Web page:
Bad actors have added a new snare to their bag of social engineering tricks— malicious OneDrive, Google Drive, iCloud, and Dropbox links. A new whitepaper from Menlo Security "Is SaaS the New Trojan Horse in the Age of the Cloud?" describes this latest attack vector.
Links to these legitimate sites can often slip by standard security measures that stop malware and block access to suspicious sites. Many of these services are whitelisted by security products because they are approved services, meaning that an enterprise has few or no defenses against these advanced attacks. These services are the latest tactic designed to dupe users into divulging their credentials or unknowingly download and install malware.
SEE: How to get users on board with essential security measures (free PDF)
How the attack works
First an attacker hosts a malicious document in a cloud storage account as a raw or Zip file. The next step is to share the document, which could look like an invoice, statement of work, or contract, with targeted users. The email is designed to match the individual's job responsibilities and looks legitimate.
Once the document is opened, users are encouraged to click on a link that takes them to a fake web form where they are prompted to provide their credentials. These stolen credentials create another threat vector to steal information or access other business systems.
Credential stuffing is one of the most common ways that hackers steal data. Bad actors use credentials (usernames and passwords) stolen from one website to try to get into other websites' login pages to gain unauthorized access to accounts. This works well because of the human habit of using the same password on many accounts.
These malicious links also can deliver malware to the user's machine to allow the attackers to control the device to spread malware to other systems.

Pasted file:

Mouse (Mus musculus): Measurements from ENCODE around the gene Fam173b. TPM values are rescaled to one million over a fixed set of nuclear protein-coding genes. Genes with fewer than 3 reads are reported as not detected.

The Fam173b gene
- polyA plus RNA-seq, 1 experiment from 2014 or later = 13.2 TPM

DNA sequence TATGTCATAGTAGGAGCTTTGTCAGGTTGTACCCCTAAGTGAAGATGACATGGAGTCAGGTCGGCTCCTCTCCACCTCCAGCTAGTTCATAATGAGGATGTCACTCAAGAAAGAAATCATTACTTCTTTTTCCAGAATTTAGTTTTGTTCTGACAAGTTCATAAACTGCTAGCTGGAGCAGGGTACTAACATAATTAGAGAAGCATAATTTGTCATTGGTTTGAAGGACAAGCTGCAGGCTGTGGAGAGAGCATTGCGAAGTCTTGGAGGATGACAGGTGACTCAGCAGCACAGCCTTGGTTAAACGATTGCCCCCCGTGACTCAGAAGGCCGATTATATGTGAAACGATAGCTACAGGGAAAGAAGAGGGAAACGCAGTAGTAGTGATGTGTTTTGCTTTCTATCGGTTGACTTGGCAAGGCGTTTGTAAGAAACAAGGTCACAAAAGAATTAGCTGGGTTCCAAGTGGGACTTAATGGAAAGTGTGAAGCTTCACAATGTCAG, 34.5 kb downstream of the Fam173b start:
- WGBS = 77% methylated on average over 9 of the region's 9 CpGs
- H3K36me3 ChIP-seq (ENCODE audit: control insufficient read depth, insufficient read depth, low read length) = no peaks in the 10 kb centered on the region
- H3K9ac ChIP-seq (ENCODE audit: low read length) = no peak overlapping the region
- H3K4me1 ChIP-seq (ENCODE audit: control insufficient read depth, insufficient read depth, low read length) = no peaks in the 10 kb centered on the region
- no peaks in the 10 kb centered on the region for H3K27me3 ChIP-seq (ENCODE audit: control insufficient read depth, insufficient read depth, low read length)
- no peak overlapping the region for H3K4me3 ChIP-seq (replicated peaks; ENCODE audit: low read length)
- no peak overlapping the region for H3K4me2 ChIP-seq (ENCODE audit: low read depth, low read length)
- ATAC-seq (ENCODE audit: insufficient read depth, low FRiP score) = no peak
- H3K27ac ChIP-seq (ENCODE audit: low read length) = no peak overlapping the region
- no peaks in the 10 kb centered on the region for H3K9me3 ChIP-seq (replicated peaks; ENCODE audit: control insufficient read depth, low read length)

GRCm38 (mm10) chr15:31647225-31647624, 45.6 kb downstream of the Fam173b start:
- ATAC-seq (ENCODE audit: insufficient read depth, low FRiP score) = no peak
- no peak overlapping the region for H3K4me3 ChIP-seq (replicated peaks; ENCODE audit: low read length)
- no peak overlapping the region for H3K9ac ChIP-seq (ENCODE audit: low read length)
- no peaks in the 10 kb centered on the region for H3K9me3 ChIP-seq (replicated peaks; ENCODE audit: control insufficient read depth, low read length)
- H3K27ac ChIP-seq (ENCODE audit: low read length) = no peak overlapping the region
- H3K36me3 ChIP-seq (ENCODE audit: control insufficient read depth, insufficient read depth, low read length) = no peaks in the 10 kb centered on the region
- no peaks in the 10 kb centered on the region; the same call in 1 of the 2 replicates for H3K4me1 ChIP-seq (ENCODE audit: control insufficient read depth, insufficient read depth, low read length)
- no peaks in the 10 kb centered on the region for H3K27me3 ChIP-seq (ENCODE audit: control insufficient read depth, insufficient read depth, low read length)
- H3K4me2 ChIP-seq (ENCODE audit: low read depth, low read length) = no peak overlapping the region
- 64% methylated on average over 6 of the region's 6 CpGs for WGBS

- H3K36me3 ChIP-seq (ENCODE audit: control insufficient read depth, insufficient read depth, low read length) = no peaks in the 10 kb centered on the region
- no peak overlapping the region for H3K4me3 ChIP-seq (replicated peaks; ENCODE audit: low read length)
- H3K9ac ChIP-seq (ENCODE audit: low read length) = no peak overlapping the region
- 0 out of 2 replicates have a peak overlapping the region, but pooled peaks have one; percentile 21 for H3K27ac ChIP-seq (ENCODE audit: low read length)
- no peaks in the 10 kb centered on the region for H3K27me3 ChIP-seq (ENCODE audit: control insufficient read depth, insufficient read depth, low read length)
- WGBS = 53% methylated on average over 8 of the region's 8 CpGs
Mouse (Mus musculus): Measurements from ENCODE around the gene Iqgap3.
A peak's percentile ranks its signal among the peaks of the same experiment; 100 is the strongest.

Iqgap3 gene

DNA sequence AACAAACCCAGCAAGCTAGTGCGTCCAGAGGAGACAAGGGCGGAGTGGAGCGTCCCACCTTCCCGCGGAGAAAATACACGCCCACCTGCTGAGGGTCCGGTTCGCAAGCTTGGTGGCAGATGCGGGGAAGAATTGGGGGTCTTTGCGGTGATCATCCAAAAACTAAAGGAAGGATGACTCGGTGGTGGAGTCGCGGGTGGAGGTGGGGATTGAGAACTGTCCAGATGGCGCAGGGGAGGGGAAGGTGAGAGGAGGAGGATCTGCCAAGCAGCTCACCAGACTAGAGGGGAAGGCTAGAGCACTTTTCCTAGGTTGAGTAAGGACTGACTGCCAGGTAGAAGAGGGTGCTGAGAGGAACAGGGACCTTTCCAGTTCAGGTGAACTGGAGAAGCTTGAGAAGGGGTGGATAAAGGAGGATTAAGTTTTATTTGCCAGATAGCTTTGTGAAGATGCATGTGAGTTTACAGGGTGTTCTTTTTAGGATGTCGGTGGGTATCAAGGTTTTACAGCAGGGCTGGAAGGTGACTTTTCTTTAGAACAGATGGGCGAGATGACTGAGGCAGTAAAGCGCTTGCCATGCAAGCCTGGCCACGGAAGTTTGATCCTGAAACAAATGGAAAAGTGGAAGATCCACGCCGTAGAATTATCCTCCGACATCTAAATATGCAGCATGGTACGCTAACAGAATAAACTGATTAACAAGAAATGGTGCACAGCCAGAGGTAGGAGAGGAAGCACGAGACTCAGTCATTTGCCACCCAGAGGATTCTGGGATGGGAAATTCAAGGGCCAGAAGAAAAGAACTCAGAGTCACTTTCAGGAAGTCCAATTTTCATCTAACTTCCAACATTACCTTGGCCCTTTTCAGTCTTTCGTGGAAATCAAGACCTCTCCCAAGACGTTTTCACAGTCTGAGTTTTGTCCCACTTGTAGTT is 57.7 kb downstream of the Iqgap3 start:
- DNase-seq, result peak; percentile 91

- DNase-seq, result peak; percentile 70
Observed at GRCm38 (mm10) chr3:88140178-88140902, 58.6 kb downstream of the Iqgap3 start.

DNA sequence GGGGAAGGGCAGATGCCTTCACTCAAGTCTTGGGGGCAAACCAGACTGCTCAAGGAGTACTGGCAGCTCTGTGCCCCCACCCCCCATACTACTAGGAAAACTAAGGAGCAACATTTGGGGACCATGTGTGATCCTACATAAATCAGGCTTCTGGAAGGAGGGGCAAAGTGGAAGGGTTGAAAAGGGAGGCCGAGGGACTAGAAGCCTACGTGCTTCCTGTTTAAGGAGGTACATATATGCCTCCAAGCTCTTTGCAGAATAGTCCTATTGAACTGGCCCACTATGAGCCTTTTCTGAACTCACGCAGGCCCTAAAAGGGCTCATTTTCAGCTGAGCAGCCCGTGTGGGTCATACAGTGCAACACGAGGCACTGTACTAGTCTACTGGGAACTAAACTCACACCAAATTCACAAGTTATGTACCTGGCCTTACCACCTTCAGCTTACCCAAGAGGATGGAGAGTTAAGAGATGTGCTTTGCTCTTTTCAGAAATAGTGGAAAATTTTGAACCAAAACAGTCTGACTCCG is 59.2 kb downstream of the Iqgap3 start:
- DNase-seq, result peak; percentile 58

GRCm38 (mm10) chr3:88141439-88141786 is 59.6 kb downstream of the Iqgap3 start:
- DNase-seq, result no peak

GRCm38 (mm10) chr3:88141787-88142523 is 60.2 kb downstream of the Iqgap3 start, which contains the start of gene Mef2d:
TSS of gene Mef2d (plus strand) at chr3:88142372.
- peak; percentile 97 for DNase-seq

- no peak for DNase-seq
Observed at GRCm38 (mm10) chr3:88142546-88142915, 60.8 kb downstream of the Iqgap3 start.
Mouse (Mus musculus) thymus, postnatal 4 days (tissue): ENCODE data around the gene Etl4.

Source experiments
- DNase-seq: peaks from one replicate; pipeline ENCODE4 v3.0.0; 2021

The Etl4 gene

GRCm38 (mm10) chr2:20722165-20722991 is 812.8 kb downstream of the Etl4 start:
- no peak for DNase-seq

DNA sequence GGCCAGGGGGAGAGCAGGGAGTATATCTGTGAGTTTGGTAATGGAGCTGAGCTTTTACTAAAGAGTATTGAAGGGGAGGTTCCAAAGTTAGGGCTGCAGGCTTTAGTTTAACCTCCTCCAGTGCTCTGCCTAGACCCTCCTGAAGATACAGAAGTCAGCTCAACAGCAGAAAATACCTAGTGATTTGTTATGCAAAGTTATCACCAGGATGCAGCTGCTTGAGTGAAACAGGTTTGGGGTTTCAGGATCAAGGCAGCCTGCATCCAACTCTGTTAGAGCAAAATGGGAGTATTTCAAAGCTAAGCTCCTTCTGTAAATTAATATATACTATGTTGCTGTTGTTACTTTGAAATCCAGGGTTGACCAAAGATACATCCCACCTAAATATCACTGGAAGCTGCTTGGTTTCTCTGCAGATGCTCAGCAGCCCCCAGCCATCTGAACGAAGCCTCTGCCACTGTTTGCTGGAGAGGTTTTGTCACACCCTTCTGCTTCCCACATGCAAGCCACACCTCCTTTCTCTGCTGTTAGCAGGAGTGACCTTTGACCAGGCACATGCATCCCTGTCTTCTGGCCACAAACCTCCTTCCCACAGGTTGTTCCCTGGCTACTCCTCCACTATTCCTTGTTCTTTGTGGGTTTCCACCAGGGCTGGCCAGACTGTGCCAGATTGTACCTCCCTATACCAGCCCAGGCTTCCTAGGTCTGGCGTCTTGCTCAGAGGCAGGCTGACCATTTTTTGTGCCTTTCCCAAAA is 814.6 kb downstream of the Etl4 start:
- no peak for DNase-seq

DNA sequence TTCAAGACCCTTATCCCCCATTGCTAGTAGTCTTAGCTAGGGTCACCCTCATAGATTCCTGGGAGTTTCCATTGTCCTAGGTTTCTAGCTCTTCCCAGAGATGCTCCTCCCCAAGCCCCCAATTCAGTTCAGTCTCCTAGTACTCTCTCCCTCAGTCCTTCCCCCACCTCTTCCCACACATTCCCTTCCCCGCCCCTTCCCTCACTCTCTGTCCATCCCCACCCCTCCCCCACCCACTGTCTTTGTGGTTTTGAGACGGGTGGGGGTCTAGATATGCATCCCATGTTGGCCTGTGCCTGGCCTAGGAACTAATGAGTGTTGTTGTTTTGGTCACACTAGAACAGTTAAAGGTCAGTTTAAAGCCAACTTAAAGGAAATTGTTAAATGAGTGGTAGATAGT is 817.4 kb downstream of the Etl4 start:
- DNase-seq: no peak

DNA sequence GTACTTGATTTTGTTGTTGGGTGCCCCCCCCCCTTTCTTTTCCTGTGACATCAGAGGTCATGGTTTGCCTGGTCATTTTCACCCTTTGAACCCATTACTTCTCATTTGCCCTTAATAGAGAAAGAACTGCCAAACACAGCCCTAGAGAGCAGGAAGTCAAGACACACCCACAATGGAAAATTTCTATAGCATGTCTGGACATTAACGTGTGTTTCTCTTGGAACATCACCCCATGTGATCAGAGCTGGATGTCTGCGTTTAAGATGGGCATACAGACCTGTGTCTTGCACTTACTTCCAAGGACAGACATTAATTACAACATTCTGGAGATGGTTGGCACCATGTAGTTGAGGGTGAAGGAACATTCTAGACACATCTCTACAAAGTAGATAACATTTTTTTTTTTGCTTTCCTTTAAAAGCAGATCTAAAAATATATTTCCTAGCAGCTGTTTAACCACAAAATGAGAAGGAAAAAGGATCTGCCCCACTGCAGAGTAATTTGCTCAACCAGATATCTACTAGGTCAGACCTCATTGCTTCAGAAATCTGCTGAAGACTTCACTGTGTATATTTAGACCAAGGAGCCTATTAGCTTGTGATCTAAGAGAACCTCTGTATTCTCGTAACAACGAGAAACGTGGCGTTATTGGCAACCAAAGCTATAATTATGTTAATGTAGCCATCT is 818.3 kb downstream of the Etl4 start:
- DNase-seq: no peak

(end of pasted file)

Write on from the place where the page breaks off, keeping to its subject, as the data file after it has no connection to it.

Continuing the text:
According to the Menlo research, Microsoft OneDrive alone accounted for 90% of all attacks that used online personal storage. These links often bypass traditional security layers, such as the proxy, and connect directly to Microsoft. This direct connection means users have faster email access and attachment downloads, but it also creates an unguarded entry into the corporate network.
To avoid this security problem, Microsoft recommends user training that helps people identify bad links, such as hovering over a link to see the actual URL and watching for typographical errors and misspellings.
Guaranteeing 100% security
At RSA 2020, Menlo announced $1 million to any of the company's customers that experiences an infection from malware. Kowsik Guruswamy, Menlo's chief security officer, said it can make such an expensive promise because the company has complete faith in its isolation strategy. Instead of using detection engines to spot dangerous websites, Menlo provides customers with a browser in the cloud that protects enterprises from known security threats.
"We have figured out a way to take what the isolated browser sees and mirror it back to the local browser," he said.
Guruswamy said the isolation approach protects companies from user workarounds and allows users to maintain access to familiar tools. He used the example of doctors who need to check a Gmail account while at the hospital.
"Lots of doctors have patients outside the hospital that they need to check on, but many hospitals block Gmail," he said.
Guruswamy said that isolation is the only way to truly achieve zero trust.
"Our contention is that what many people call zero trust is more like conditional trust," he said. By assuming that all traffic is risky and executing all browser code in the cloud, that creates a virtual air gap between the internet and the company.
Menlo has applied the same approach to email by creating a gateway that integrates with Office 365. Before a link lands in an inbox, the gateway changes the link to run it through the cloud proxy. The software doesn't analyze the link until a user clicks on it.
"The link goes through our isolated browser and we allow admins to put the entire webpage into read only mode," he said. "If you can't type in your email and password, you can't be phished."
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